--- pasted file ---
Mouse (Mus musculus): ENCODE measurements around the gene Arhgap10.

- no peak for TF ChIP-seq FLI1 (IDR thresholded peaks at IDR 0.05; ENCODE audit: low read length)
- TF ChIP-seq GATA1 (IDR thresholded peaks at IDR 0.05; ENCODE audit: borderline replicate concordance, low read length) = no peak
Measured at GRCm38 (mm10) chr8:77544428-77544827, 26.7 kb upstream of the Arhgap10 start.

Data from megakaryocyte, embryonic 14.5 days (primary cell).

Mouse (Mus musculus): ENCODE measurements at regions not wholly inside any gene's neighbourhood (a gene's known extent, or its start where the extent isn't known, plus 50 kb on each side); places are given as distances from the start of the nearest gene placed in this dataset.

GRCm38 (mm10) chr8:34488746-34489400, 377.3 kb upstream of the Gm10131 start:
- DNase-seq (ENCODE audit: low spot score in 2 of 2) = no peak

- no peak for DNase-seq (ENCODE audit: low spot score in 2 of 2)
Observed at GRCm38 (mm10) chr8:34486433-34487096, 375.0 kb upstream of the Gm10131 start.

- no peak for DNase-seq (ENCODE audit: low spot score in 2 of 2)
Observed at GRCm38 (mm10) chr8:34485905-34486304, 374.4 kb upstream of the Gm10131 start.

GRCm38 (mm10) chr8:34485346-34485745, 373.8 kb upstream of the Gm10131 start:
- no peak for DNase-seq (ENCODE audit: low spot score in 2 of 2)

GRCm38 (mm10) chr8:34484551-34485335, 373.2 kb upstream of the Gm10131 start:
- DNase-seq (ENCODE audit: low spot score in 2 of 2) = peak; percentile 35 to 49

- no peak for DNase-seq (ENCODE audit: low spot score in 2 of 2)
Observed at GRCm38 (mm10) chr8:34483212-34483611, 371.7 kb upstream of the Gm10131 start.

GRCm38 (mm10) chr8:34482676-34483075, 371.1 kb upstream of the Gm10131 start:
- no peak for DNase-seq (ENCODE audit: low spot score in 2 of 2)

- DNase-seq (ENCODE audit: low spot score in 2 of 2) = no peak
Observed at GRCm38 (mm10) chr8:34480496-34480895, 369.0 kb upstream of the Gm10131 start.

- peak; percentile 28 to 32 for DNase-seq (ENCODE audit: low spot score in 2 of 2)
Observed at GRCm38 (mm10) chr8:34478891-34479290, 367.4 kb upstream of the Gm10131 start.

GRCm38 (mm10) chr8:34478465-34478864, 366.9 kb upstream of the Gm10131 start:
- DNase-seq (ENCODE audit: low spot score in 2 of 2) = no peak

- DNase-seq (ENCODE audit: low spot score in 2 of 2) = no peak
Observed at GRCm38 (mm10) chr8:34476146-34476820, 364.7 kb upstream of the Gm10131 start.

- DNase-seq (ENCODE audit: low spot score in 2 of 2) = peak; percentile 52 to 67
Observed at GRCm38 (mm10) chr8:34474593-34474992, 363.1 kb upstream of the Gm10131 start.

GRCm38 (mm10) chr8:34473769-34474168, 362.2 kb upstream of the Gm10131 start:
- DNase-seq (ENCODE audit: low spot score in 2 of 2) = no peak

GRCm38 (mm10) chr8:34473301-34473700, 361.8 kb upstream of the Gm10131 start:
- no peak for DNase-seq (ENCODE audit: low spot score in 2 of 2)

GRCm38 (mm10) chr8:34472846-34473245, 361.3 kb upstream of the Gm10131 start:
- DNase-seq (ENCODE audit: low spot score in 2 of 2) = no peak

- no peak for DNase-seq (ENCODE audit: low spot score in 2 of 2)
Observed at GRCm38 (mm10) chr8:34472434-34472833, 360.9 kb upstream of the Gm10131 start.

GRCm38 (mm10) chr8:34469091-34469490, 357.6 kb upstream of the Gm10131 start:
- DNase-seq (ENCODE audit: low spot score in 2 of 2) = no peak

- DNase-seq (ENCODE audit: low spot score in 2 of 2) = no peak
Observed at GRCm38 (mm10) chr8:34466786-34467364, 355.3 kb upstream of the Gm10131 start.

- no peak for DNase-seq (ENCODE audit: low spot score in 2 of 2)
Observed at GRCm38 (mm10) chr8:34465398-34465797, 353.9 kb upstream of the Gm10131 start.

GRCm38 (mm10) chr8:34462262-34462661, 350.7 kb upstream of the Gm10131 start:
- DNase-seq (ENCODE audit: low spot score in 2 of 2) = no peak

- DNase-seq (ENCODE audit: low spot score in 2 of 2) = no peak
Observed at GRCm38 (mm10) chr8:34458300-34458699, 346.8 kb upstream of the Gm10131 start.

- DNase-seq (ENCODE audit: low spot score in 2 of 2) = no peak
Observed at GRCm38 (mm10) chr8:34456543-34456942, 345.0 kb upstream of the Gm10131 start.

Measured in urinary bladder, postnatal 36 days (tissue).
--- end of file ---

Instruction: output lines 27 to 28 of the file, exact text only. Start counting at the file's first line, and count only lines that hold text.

- DNase-seq (ENCODE audit: low spot score in 2 of 2) = no peak
Observed at GRCm38 (mm10) chr8:34476146-34476820, 364.7 kb upstream of the Gm10131 start.